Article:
Allow me to take a brief moment to talk about Chris Claremont because he was the sole X-Men writer for sixteen years writing almost two hundred issues of Uncanny X-Men and more X-Men spin-offs than I can count. More than any artist before or since, Claremont defined the X-Men and was responsible for their incredible success. With Len Wein's plots and Thunderbird's funeral out of the way, Chris Claremont began to lay the groundwork for the X-Men's most famous and popular storyline of all time.

The Phoenix Saga

X-Men #97 begins with Charles Xavier having fevered nightmares of an intergalactic civil war and a lone traveler reaching out for him. The experience leaves him shaken and wondering if he is losing his mind. Meanwhile, Alex "Havok" Summers and Lorna "Polaris" Dane are settling into civilian life when they are attacked by a mysterious stranger calling himself Eric the Red. Taking control of their minds, Eric the Red uses Havok and Polaris to attack the X-Men as they visit Jean Grey at the airport. Hurt and angry, but not defeated, the X-Men manage to repel the attack, but not save their friends from mind control.

In the next issue, it's Christmas in New York City and the X-Men are having a night on the town when the Sentinels attack without warning (which is generally the smarter way of attacking). After a brief fight, Jean, Banshee, Wolverine, and Professor X are taken prisoner on an orbital space station. The remaining X-Men fortunately have a very influential friend in the space program and soon the remaining X-Men, along with pilot Peter Corbeau, are in a space shuttle bound for the space station and racing against a major solar flare soon to hit Earth. With a few twists and turns along the way, the X-Men manage to rescue their comrades and escape in the shuttle they arrived in, yet the shuttle's autopilot had been damaged in the fight and the solar flare was about to hit any moment requiring the crew to ride in the shuttle's better shielded "life-cell," but without autopilot, there would be no one who could both survive the radiation and land the shuttle. No one except Jean. Telepathically borrowing Corbeau's piloting skills and knocking Scott unconscious when he tries to argue with her, Jean sends the others to the life-cell while she pilots the ship, protecting herself with a telekinetic shield, knowing full well that while her powers may protect her long enough to land the shuttle, they won't save her life. As she flies the shuttle down, she can feel the radiation coming through her shield and she cries out both physically and mentally.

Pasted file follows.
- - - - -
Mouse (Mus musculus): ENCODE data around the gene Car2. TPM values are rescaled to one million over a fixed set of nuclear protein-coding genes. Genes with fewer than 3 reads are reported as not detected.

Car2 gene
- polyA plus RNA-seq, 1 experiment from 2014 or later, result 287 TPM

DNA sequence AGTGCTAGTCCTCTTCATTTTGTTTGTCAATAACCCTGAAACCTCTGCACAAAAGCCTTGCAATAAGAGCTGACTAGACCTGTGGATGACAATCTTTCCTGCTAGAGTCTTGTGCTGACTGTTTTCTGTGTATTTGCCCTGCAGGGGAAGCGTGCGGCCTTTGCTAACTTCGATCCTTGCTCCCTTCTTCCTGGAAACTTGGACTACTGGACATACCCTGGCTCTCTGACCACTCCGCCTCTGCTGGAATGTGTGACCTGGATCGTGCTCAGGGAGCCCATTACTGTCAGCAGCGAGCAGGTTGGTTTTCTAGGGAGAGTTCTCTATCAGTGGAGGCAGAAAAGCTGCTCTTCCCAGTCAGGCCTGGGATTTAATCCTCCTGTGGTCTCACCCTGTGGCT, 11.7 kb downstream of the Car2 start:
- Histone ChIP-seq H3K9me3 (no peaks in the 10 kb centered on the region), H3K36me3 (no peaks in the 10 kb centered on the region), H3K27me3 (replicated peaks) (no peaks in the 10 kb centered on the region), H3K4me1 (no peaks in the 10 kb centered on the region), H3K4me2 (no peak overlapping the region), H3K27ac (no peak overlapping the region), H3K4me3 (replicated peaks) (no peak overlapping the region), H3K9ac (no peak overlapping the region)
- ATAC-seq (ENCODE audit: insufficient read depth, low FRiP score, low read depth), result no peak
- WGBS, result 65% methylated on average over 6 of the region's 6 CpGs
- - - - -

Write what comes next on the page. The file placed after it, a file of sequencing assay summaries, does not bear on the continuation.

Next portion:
In the following issue, #101, the shuttle crashes along the runway at JFK Airport, sliding across the tarmac into Jamaica Bay. The shuttle quickly sinks into the water, but the X-Men manage to reach the surface... all but Jean, but before they can do anything, Jean shoots up from the bay wearing a new costume, new attitude, and calling herself Phoenix.

Immediately, Jean collapses into the water and is rushed to a hospital. The doctor determines that she will be okay, although she has not yet regained consciousness, and Xavier can't help her because everytime he uses his powers his "nightmares" reappear. Meanwhile, Wolverine has discovered not only that he has feelings for Jean, but they are stronger than any he has known. On his way to visiting Jean in the hospital, he picks up a bunch of flowers, but when he arrives, he realizes he isn't the only one who loves Jean. The rest of the X-Men are already there and he tosses the flowers in the trash can.

While Scott, Xavier, and Moira stay with Jean, Xavier suggests that the others take a well-earned break and so they decide to vacation in Banshee's ancestral home of Cassidy Keep in Ireland. (Apparently Eddie Izzard is right. We do think they all live in castles.) They aren't there long before they discover that the castle has been claimed by Banshee's cousin, Black Tom (not to be confused with Uncle Tom, who is black) and the X-Men's old rival Juggernaut... although these X-Men had never faced him before.

During the fight, Ororo suffers a claustrophobic attack giving us a nice little flashback into her past. We learn that her father was David Monroe, an American photo journalist from Harlem, and her mother was N'Dare, an African princess. Both were killed in Cairo by a downed French plane in the Suez War. Ororo was trapped with the dead body of her mother for hours. She managed to escape and learned to become a beggar and a thief only to leave for the Serengati where she became a mutant and was worshipped as a goddess.